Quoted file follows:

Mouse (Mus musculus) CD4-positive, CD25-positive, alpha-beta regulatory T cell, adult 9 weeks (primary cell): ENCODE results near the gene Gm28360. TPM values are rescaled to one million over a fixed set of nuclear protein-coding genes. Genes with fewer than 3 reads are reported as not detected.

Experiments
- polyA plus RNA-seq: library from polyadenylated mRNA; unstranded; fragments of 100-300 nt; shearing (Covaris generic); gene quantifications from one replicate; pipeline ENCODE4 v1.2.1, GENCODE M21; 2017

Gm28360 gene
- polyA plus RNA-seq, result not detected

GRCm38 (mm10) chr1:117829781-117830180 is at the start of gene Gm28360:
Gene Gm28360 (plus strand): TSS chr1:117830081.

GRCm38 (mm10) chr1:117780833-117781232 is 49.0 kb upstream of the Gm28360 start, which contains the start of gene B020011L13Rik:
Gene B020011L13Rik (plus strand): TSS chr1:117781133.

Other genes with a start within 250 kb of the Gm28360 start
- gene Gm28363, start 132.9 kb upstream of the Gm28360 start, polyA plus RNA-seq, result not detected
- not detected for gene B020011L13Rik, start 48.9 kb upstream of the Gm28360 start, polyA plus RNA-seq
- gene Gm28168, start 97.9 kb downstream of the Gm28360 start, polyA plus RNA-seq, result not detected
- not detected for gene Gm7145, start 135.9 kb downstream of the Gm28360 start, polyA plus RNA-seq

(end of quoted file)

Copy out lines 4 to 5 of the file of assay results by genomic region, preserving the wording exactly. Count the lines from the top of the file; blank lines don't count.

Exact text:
Gm28360 gene
- polyA plus RNA-seq, result not detected